Pioneering Women at Management Futures and Nissan

Julia Philpott
March 5, 2020

Ground-breaking programme

Last month, my Management Futures colleagues, Sarah Cartwright, Marianne O’Connor and I were enormously proud to kick off the first ever Women in Leadership programme at Nissan Motor Company.  

The aim of the programme to is help high potential female managers at Nissan to develop their authentic leadership identity, paying particular attention to the factors that impact on female leaders in a male-dominated environment. It helps women to recognise the external (e.g. societal and organisational) and internal (e.g. confidence and self-doubt) challenges that can hold them back and provide them with strategies to overcome these issues.

How is this programme different from other Women in Leadership programmes?

The Management Futures programme is unique for two key reasons:

  1. It tackles head-on the evidence-based issues related to being a female leader
  2. It is supported by regular follow-up coaching, both one-to-one and in groups

We cover topics such as the Impostor Phenomenon, Prove-it-Again! patterns, the difficulties of playing multiple roles (leader, carer, housekeeper etc.) and the masculine / feminine ‘tightrope’, as well as practicing techniques for enhancing presence and image. Some of the discussions can be controversial and uncomfortable – and insight-provoking and attitude-changing.

The case for women-only programmes

There can often be resistance to women-only programmes, from both men and women. I respond to this by sharing the following story:

Two young fish are swimming in the sea, when an older fish glides by and asks, ‘How’s the water?’. The younger fish look baffled and ask each other ‘What’s water?’

The point of the fish story is that, as a result of social conditioning, we have all become familiar with certain ways of working and do not notice the everyday patterns that can create difficulties for underrepresented groups.

In our programme, we highlight the unconscious biases that can affect women simply because they have an ‘outer packaging’ which classifies them as female (and all the associations that go along with that). Research tells us, for example, that men’s successes are typically attributed to skill, while women’s are attributed to luck. We help women to recognise patterns like these - the ‘water’ in which they swim – and to navigate them skilfully.

Male managers need not be excluded from these programmes, but they are unlikely to find the content very relevant (just as a marathon runner would not attend training on how to perform the perfect sprint start). We have also found that women tend to learn more effectively in women-only groups and enjoy building relationships with other female leaders in their organisation.

Furthermore, if we’re being controversial, leadership has pretty much been a men-only gig (by default, since the dawn of time), so women are just playing catch-up here!

Networking and coaching support

Crucially, the 16 women who attended the programme will receive four one-to-one coaching sessions over the next six months. The kick-off day was very full and we shared a great deal of tools and techniques with the delegates. The follow-up coaching will enable them to consolidate this learning and apply it to their own world of work.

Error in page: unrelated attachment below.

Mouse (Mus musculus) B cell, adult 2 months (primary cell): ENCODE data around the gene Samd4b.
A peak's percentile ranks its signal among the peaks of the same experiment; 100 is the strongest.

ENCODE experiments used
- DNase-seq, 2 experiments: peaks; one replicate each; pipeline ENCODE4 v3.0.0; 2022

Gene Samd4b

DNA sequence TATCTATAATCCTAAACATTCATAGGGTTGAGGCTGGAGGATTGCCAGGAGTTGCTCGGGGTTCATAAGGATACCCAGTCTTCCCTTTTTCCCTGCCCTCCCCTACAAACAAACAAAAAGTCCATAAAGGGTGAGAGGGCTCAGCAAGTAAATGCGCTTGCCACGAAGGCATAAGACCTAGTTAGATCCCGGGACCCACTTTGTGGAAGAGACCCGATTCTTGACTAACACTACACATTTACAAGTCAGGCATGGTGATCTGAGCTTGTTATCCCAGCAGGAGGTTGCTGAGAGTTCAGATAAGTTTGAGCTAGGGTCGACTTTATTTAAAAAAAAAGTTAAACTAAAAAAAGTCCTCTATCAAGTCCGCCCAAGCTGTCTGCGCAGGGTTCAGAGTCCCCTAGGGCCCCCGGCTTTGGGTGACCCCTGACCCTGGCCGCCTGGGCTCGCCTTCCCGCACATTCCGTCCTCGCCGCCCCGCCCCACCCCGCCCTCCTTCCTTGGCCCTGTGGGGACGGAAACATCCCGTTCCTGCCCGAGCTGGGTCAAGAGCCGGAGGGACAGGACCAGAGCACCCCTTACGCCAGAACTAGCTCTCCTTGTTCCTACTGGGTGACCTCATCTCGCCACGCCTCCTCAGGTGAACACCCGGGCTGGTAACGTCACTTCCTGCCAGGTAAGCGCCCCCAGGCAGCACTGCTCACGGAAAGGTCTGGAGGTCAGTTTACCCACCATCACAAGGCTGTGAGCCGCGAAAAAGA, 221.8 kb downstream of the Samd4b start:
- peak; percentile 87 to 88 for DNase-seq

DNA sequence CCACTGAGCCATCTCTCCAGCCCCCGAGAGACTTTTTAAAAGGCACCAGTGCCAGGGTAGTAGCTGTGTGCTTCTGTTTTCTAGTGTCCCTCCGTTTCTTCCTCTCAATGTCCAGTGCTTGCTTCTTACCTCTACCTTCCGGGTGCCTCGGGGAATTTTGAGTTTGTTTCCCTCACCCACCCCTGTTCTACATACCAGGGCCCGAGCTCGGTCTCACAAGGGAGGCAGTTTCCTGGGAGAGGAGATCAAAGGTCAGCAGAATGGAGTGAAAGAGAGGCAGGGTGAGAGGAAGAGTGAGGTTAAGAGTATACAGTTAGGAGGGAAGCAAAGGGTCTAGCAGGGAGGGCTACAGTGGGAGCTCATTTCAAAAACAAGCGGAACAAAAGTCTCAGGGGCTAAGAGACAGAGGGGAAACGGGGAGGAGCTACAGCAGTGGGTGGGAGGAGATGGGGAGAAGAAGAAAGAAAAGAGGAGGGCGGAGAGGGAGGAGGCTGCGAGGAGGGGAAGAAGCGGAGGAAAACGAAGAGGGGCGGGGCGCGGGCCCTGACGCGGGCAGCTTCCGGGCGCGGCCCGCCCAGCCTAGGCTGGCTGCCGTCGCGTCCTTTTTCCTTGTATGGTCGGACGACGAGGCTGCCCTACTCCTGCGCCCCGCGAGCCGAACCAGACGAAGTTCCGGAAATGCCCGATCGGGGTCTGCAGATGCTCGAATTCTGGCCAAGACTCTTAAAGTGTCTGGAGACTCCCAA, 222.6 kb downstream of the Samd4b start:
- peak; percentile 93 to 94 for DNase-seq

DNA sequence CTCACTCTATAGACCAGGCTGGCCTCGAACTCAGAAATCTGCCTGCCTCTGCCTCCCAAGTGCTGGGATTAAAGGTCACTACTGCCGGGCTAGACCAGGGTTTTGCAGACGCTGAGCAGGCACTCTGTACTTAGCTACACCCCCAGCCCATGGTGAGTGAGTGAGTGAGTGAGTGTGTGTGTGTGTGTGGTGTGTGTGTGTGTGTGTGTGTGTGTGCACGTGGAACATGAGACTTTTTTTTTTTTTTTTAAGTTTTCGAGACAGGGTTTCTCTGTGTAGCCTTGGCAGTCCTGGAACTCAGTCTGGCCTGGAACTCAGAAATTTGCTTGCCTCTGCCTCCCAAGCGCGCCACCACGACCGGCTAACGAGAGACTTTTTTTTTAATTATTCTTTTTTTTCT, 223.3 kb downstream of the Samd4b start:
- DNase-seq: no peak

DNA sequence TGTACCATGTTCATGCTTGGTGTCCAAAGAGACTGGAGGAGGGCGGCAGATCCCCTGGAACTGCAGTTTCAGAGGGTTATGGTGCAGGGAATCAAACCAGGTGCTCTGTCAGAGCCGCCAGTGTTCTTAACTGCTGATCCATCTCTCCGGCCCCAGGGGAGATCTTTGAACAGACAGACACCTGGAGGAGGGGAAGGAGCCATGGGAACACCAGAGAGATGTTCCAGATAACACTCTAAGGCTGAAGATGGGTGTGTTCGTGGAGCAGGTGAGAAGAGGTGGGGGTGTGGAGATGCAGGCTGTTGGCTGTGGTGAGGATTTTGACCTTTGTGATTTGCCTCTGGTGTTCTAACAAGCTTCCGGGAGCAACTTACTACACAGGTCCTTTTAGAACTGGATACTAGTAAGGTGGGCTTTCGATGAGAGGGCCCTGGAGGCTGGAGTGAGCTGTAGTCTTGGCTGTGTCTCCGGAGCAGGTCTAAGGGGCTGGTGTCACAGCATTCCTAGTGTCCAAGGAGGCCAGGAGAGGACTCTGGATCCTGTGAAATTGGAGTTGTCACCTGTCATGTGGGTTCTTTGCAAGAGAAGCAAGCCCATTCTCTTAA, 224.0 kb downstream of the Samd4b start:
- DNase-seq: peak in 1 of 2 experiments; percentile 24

The one-to-one coaching will be interspersed with two group coaching sessions. The women already worked in these sub-groups of five or six on the course and have created learning ‘contracts’ to enable their coaching groups to flourish.

A personal journey

On a personal note, this programme marks a career highlight for me. I started working life in the motor industry when, in the not-too-distant past, it had still been acceptable to market cars by draping semi-naked women across the bonnets. It took me several years to recognise the issues with this ‘water’ and many more years to feel equipped to take action.

However, over the past month I have spoken at an event for Women in Banking in Finance, facilitated a coaching programme for Women in Football and delivered a Women in Leadership programme at Nissan. Sarah, Marianne and I had an amazing day at Nissan last month and are thoroughly looking forward to coaching this cohort of female talent. Because, as we know, women rock!

Find out more

To learn more about how Management Futures can help you enhance inclusivity in your organisation, contact us on 020 7928 4841 or info@managementfutures.co.uk

About Julia

Julia Philpott is Head of Coaching at Management Futures. Julia is a qualified and empathetic coach who draws on 25 years of operational, management, HR and leadership development experience to help teams and individuals enhance their performance. She has been a coach for 10 years, following a successful management career with Ford Motor Company, Virgin Atlantic Airways and Tiger Beer UK. Find out more about Julia.

About Sarah

Sarah has a passion for working with women in leadership and is involved in many programmes that are promoting gender equality at work, particularly in the financial sector. Sarah works with women in transition to help them re-boot their personal brand and carve out the career and work-life balance they desire. Find out more about Sarah.

About Marianne

Marianne specialises in female leadership development and has a track record of working with senior and high potential women on how they can enhance their personal brand to raise their profile. She is a senior associate with Career Savvy Women, working with companies to maximise the talents of female leaders and nurture those with potential for senior roles. Find out more about Marianne.

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